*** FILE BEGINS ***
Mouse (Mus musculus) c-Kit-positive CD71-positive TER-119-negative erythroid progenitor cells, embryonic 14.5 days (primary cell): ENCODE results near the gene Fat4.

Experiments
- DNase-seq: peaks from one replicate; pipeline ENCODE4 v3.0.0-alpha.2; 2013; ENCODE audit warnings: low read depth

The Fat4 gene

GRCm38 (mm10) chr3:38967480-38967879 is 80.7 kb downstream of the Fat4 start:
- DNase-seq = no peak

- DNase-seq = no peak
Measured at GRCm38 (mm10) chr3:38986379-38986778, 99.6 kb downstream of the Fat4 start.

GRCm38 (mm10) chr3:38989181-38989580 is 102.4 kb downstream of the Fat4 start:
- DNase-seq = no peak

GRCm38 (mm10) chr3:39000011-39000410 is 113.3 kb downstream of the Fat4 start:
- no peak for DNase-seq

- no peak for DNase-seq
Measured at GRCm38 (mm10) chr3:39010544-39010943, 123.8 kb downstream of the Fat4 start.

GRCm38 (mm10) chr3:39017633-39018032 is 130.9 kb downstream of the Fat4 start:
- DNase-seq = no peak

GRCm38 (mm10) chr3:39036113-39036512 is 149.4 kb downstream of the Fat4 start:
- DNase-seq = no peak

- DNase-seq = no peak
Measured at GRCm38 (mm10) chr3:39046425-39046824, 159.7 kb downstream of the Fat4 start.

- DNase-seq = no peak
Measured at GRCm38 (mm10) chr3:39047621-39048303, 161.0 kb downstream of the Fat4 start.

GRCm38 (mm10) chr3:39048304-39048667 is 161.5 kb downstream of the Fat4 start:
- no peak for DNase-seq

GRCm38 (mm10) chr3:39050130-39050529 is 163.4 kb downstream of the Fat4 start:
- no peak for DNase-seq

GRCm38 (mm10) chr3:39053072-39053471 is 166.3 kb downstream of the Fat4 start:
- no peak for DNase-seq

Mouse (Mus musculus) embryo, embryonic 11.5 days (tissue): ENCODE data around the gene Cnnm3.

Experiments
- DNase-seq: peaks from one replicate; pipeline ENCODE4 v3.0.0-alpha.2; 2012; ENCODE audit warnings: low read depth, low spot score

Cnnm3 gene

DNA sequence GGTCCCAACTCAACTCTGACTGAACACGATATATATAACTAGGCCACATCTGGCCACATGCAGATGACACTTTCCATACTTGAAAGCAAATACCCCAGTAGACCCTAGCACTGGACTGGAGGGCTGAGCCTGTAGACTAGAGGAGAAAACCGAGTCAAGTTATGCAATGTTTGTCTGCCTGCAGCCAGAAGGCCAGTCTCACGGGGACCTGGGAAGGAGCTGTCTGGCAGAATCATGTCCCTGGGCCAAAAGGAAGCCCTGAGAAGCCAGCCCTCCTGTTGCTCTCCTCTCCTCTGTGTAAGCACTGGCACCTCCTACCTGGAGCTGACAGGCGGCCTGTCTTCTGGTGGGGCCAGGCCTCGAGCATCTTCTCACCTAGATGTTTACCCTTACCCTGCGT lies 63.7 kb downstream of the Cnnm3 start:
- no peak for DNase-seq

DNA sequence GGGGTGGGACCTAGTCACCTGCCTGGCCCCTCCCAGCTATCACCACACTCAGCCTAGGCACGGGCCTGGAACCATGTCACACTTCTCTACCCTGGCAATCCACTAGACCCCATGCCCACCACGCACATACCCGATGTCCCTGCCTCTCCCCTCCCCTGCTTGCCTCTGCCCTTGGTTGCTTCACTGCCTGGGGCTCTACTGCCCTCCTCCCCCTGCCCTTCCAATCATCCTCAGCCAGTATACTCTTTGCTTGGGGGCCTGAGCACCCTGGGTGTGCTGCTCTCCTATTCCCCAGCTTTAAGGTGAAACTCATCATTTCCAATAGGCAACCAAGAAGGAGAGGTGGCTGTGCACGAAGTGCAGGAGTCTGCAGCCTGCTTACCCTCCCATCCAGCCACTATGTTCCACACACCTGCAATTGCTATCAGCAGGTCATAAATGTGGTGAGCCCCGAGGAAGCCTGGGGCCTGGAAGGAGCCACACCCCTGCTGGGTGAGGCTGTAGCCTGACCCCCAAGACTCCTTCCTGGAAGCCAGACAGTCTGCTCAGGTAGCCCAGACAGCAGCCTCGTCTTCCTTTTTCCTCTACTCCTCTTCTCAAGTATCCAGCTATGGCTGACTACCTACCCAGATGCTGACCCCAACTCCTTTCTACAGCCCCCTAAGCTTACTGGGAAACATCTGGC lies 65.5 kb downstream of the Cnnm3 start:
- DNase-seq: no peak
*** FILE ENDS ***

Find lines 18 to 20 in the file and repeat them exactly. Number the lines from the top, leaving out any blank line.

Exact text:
- DNase-seq = no peak

- DNase-seq = no peak
Measured at GRCm38 (mm10) chr3:39046425-39046824, 159.7 kb downstream of the Fat4 start.